End-to-end Deep Reinforcement Learning (DRL) is a trending training approach in the field of computer vision, where it has proven successful at solving a wide range of complex tasks that were previously regarded as out of reach. End-to-end DRL is now being applied in domains ranging from real-world and simulated robotics to sophisticated video games. However, as appealing as end-to-end DRL methods are, most rely heavily on reward functions in order to learn visual features. This means feature-learning suffers when rewards are sparse, which is the case in most real-world scenarios.
A new paper from researchers at the University of California, Berkeley addresses this issue with Augmented Temporal Contrast (ATC), a new unsupervised learning (UL) task for learning visual representations agnostic to rewards and without degrading the control policy.
ATC trains a convolutional encoder to associate pairs of observations separated by a short time difference. Random shift, a stochastic data augmentation to the observations is applied within each training batch. Finally, the augmented observations are encoded into a small latent space where a contrastive loss is applied.
The ATC architecture consists of four learned components:
- A convolutional encoder, which transfers observations into the latent image.
- A linear global compressor, which produces a small latent code vector.
- A residual predictor MLP, which acts as an implicit forward model.
- A contrastive transformation matrix, which transfers the positive observation into the target code.
The researchers evaluated ATC on three visually diverse RL benchmarks — the DeepMind control suite (DMControl), Atari games in the Arcade Learning Environment, and DeepMind Lab (DMLab). They also used ATC to enhance both on-policy and off-policy RL algorithms.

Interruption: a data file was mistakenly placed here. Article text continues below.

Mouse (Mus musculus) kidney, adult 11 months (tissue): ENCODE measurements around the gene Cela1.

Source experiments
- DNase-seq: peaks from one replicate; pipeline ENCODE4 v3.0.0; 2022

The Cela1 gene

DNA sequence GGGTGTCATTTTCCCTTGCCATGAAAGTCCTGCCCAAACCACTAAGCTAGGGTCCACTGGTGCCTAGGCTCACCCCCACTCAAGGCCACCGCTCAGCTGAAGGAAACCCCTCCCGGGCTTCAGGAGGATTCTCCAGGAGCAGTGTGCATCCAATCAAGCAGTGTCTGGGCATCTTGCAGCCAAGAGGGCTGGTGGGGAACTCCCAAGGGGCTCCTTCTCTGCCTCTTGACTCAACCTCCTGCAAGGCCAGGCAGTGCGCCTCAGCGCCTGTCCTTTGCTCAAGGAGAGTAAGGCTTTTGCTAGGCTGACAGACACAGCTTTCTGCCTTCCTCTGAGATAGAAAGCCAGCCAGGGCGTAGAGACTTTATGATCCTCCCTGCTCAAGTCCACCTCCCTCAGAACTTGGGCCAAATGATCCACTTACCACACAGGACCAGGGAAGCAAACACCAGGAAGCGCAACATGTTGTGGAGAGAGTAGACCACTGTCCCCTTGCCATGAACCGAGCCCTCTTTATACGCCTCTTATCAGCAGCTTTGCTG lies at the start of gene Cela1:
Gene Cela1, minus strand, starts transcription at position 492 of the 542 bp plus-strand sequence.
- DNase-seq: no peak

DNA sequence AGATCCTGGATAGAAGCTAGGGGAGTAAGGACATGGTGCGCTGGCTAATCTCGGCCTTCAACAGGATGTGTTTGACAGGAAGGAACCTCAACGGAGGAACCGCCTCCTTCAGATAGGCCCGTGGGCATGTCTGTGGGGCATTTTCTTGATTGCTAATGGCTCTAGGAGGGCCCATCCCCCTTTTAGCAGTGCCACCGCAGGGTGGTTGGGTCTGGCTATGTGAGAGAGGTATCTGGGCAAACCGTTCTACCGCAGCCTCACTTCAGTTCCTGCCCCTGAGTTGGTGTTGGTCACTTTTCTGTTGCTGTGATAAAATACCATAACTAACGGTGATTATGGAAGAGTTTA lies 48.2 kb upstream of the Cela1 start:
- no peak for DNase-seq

In the online setting, ATC matched or outperformed state-of-the-art end-to-end Reinforcement Learning on all DMControl and DMLab environments, and in 5 of 8 Atari games tested.
The team also benchmarked a variety of unsupervised objectives to learn features, with ATC again matching or outperforming the state-of-the-art unsupervised representation learning algorithm for RL across all three environments.
In the offline setting, the researchers explored ATC’s capability to learn multi-task encoders, demonstrating that features learned by ATC enable efficient learning for both training and testing environments.
Exploration is widely regarded as one of the most challenging aspects of reinforcement learning, with many naive approaches succumbing to exponential sample complexity. While reward-free representation learning provides flexibility and insights for improving deep RL agents, as an unsupervised approach it of course lacks the information used to guide the training direction of supervised, reward-based RL approaches. The proposed ATC marks a significant milestone, as the first time RL trained on unsupervised features has matched or outperformed SOTA end-to-end RL.
The paper Decoupling Representation Learning from Reinforcement Learning is on arXiv.
Analyst: Hecate He | Editor: Michael Sarazen; Yuan Yuan
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